Cnidus

CNIDUS (nī'dŭs). A city of Caria at the SW corner of Asia Minor, past which Paul sailed on his journey to Rome (Acts.27.7). It was situated at the end of a long, narrow peninsula projecting between the islands Cos and Rhodes, and had two excellent harbors. It had the rank of a free city. Jews lived there as early as the second century b.c. Only ruins are left of a once-flourishing city, especially noted for its temple of Venus and a statue of the goodness by Praxiteles.


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CNIDUS nī’ dəs (Κνίδος, G3118). Cnidus was an Argive Gr. colony on the SW tip of Asia Minor, a trading city with connections, with both Egypt and Italy, as early as the 6th cent. b.c. It housed a medical school, possessed the famous statue of Aphrodite by Praxiteles, and was the home of the astronomer Eudoxus. Cnidus fell under Pers. domination in common with all Asia Minor in the 6th cent., and in the 5th was a member of the Athenian-dominated Delian League. Its subsequent history, in Hell. and Rom. times, is not well known. It was a free city in the province of Asia. There were Jewish inhabitants as early as the 2nd cent. From Cnidus the best course for westbound maritime traffic was by one of the routes across the Aegean. The steady thrust of the meltemi, blowing out of Thrace, precluded this navigation at the time of Paul’s voyage (Acts 27:7), but provided a following wind for the shipmaster’s daring attempt to sail S or SW and move W under the lee of Crete. Situated as it was on the end of a long peninsula thrusting seaward between the islands of Cos and Rhodes, Cnidus, with its two harbors, was admirably equipped to form the port and point of departure for such traffic. A few ruins of the temple of Aphrodite are still to be seen.

International Standard Bible Encyclopedia (1915)

ni’-dus, kni’-dus (Knidos, "age"): A city of Caria in the Roman province of Asia, past which, according to Ac 27:7, Paul sailed. At the Southwest corner of Asia Minor there projects for 90 miles into the sea a long, narrow peninsula, practically dividing the Aegean from the Mediterranean. It now bears the name of Cape Crio. Ships sailing along the southern coast of Asia Minor here turn northward as they round the point. Upon the very end of the peninsula, and also upon a small island off its point was the city of Cnidus. The island which in ancient times was connected with the mainland by a causeway is now joined to it by a sandy bar. Thus were formed two harbors, one of which could be closed by a chain. Though Cnidus was in Caria, it held the rank of a free city. There were Jews here as early as the 2nd century BC.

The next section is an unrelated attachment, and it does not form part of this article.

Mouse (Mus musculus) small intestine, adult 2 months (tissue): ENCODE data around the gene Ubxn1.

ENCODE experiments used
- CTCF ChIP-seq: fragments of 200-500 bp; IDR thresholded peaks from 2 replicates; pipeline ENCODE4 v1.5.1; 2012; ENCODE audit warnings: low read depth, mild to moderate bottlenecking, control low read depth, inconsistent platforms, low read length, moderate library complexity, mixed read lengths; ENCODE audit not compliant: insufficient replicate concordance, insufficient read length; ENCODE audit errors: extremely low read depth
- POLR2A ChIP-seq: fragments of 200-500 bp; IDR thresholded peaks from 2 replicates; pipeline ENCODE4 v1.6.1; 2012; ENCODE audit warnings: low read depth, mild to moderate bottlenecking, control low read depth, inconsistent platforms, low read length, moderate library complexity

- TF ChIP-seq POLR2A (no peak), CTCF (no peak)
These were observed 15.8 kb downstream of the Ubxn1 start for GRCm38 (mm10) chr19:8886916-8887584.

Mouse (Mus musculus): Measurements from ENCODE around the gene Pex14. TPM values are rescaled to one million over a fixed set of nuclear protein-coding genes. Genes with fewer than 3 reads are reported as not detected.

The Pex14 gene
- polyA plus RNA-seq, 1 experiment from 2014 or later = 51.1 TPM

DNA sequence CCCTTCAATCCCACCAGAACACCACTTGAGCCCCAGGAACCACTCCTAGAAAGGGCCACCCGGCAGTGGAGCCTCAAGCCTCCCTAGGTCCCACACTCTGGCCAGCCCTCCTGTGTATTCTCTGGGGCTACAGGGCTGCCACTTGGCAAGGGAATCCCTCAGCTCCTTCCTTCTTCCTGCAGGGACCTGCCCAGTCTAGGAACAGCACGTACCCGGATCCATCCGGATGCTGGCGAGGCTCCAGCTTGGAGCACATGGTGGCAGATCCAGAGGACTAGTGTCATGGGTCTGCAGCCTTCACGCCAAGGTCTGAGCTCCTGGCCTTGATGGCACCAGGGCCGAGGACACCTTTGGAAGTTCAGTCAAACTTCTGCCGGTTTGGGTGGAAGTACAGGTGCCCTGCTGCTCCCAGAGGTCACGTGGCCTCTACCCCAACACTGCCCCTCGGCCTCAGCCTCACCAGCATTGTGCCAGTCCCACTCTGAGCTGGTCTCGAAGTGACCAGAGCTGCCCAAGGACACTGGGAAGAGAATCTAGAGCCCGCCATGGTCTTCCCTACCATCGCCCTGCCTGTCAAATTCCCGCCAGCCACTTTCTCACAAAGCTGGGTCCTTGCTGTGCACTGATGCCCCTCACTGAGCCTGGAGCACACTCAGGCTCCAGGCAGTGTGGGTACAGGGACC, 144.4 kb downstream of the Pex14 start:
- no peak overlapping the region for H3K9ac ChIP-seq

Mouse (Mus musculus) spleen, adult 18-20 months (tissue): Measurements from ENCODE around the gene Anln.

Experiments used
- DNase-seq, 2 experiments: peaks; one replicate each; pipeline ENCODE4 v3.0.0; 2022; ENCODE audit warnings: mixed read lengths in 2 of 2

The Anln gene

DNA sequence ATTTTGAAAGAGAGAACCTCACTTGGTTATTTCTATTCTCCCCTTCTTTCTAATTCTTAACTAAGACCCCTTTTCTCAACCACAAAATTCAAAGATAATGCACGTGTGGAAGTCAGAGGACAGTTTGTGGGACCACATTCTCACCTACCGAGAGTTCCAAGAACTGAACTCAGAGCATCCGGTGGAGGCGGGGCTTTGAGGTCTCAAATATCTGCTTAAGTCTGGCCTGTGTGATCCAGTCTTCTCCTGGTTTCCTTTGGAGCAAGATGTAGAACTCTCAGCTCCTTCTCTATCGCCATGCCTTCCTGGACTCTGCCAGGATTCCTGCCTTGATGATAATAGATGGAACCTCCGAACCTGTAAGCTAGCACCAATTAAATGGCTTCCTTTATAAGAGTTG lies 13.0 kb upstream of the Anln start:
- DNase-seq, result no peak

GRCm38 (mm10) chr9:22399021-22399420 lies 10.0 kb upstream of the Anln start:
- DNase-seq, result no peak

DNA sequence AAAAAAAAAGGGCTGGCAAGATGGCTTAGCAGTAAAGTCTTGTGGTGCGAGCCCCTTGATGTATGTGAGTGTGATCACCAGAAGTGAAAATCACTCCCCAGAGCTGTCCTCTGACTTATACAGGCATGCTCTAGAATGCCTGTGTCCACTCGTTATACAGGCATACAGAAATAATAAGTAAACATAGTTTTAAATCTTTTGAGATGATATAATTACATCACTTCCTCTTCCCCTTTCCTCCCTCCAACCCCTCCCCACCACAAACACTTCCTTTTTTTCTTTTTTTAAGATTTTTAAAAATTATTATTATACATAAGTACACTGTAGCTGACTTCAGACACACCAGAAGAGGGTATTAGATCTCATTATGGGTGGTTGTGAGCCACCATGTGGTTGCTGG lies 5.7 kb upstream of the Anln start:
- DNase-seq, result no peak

The ruins of Cnidus are the only objects of interest on the long peninsula, and as they may be reached by land only with great difficulty, few travelers have visited them; they may, however, be reached more easily by boat. The nearest modern village is Yazi Keui, 6 miles away. The ruins of Cnidus are unusually interesting, for the entire plan of the city may easily be traced. The sea-walls and piers remain. The acropolis was upon the hill in the western portion of the town; upon the terraces below stood the public buildings, among which were two theaters and the odeum still well preserved. The city was especially noted for its shrine of Venus and for the statue of that goddess by Praxiteles. Here in 1875-78 Sir C. Newton discovered the statue of Demeter, now in the British Museum. See also the Aphrodite of Cnidus in the South Kensington Museum, one of the loveliest statues in the world. From here also came the huge Cnidian lion. The vast necropolis West of the ruins contains tombs of every size and shape, and from various ages.